In an infamous year of discontent, Cricket Australia found itself again reeling on the eve of what is usually a celebrated occasion on the annual calendar, after the small square of sandpaper that caused such controversy in South Africa in 2018 continues to grate at the soul of Australian cricket.
An unprecedented embarrassment at the time, anger exploded again the day before the Adelaide Test courtesy of David Warner’s extraordinary public complaints of his treatment. In an escalating scandal, hours before the second Test against the West Indies began, the batter’s wife Candice accused CA of putting their family “through hell”.
“We’ve lived with this pain, through this pain since 2018,” she told Sydney radio station Triple M. “And it gets to a point where enough is enough. Dave’s statement was very powerful and it has to be. We’ve been through hell. To put our family, also his teammates, through everything again and the disappointing thing for David is this has been dragged out so long.”
Her interjection follows Warner’s decision to withdraw on Wednesday from an independent review into whether CA should lift a lifetime captaincy ban against him. The process began informally in February but only became official when he made an application for a review of the decision, which included character references from Greg Chappell and current Australia captain Pat Cummins, in late November.
But a clash over how an independent review should proceed has sparked a significant crisis in a year where CA has plunged from one controversy to another.
From the messy end to Justin Langer’s tenure as coach to a protracted saga involving the worth of its broadcast deal with the Seven network, from the failed defence of the T20 World Cup to the abysmal crowds at last week’s Perth Test, there have been repeated challenges.
It is said that success papers over the cracks in all teams. While the national side’s form in the traditional format is strong, the latest explosion makes clear the fault lines in Australian cricket stemming from the Newlands Test remain fraught.
In a Test where Steve Smith, punished as a co-offender alongside Warner in Newlands, returns to the captaincy as a stand-in for Pat Cummins, the spotlight is again squarely on the Australian team.
Both Warner and his wife have said his decision to withdraw is in part due to a desire to shield his teammates from further cross-examination. But having made clear his anger so publicly, Warner will bat with and field alongside teammates who have repeatedly made clear their angst at being associated with the scandal.
Just 18 months ago the Australian bowling attack of Cummins, Mitchell Starc, Josh Hazlewood and Nathan Lyon issued a statement to the “Australian public” stating they knew nothing about the use of sandpaper until they saw images on the big screen in Newlands.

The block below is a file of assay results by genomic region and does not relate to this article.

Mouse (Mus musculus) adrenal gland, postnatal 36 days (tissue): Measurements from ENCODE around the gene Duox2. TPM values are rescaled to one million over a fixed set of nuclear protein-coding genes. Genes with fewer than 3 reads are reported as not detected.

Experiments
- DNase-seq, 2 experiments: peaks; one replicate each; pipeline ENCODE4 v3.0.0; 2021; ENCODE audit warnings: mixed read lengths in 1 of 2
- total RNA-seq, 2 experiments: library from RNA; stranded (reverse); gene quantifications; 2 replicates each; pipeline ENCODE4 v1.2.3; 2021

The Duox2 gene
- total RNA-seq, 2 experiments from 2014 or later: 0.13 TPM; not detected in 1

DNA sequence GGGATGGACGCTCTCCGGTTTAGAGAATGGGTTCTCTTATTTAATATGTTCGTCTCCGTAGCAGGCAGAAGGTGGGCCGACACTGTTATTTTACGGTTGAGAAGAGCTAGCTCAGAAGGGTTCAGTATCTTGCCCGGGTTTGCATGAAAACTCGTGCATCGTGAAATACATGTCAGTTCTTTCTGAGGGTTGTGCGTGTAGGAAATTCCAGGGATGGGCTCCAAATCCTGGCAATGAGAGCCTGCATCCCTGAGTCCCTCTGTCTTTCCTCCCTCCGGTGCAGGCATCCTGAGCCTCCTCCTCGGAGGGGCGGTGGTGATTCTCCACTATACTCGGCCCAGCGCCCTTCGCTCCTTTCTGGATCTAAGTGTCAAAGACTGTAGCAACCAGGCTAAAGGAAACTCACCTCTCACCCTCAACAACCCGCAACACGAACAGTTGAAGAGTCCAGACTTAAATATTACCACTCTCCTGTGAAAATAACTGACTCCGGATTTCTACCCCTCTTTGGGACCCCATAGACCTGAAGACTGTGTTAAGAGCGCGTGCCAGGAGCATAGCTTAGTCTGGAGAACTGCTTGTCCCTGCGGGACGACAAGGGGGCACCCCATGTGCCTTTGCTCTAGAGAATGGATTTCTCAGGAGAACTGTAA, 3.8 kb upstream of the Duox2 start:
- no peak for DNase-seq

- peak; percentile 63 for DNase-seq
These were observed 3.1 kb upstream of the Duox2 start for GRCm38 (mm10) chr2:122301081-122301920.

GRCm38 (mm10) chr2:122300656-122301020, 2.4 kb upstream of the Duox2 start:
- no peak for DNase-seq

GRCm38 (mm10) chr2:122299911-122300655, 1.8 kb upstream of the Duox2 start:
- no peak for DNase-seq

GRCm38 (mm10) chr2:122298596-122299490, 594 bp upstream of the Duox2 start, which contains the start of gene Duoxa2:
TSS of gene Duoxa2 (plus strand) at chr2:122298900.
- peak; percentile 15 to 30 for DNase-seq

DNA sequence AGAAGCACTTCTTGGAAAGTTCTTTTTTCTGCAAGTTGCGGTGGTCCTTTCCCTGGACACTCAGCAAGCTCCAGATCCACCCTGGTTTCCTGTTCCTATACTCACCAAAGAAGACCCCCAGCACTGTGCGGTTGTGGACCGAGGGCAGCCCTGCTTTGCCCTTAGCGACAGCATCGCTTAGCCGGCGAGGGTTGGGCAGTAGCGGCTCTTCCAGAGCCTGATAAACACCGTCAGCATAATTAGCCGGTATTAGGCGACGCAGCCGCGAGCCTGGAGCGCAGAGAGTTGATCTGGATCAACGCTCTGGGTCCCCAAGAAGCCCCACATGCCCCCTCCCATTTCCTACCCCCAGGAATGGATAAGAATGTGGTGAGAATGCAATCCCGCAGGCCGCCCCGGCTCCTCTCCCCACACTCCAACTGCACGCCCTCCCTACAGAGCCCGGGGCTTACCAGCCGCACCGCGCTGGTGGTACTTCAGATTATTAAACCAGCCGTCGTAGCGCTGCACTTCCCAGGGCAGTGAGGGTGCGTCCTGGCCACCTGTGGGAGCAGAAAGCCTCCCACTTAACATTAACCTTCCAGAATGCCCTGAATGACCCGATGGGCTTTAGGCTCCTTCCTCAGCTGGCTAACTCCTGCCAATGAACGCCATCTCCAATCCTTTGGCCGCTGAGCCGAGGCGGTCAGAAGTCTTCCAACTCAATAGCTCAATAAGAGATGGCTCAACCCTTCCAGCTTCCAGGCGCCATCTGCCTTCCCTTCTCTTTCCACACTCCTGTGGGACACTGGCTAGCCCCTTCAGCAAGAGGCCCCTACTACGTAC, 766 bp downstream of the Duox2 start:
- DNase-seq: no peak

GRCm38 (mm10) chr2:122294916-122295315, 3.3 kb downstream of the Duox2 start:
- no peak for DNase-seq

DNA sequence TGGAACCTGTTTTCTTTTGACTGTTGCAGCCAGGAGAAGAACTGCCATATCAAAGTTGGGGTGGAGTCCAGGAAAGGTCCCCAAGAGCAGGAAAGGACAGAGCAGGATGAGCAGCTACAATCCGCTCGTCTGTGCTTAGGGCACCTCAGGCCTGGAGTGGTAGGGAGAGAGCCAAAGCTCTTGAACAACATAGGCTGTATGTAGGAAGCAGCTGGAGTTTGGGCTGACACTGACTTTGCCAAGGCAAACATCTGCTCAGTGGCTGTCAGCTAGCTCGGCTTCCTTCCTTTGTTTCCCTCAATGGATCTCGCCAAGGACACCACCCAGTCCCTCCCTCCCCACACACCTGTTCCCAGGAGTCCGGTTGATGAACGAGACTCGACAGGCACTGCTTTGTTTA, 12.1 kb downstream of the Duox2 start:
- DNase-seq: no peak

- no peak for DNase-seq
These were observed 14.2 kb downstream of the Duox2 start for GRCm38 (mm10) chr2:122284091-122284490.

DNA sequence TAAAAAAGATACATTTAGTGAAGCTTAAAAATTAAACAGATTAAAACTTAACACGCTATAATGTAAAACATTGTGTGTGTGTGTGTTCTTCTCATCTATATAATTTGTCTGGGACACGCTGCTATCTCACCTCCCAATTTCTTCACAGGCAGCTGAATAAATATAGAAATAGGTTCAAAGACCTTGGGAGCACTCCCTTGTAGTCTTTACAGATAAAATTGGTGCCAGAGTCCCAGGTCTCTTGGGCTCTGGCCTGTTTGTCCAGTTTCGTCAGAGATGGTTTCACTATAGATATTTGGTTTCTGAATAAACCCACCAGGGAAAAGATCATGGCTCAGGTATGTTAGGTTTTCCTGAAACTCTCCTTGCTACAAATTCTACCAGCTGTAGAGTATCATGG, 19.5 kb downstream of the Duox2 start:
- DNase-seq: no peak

Declaring they “pride themselves on their honesty”, they said they were disappointed their integrity was in question and “felt compelled to put the key facts on the record again”. Tasked with bowling the West Indies out twice over the next five days, and then backing up against South Africa for three Tests in a short window, they must feel dismayed yet again.
Irrespective of who is at fault for sparking the latest explosion, the body language of the Australian team will be scrutinised at length over the coming days at Adelaide Oval.
The Warners and CA expressed their disappointment in contrasting ways on Wednesday night about the independent panel’s desire for the hearing to be public. Warner expressed unbridled anger at what he said was a determination to rake back over the still smouldering coals of the debacle in South Africa. CA, too, clearly hoped any hearings would be held behind closed doors, as has traditionally been the case for the national body.
But CA and the Warners are not the only parties with reputations to consider. CA’s integrity department – led by Jacqui Partridge – and the panel comprising Alan Sullivan, Robert Heath, Jane Seawright, Leon Zwier and Adrian Anderson are professionals who have built their own reputations.
Hearings that shut out the public, even those investigating corrupt behaviour or cheating, are a regular occurrence. But to borrow the word “cleansing” from Warner’s angry account of how the proceedings have unfolded, the spotlight of public scrutiny enhances integrity, something the independent panel would be mindful of.
It is disingenuous to suggest the panel not consider the Newlands Test as a baseline for a character test if the aim of the review was to test the genuineness of Warner’s remorse and improvements in his behaviour.
Clearly those who encouraged Warner and issued character references believe the opener has made steady ground. He might have proven an outstanding captain. But no panel worth its salt will issue a rubber stamp without a thorough examination.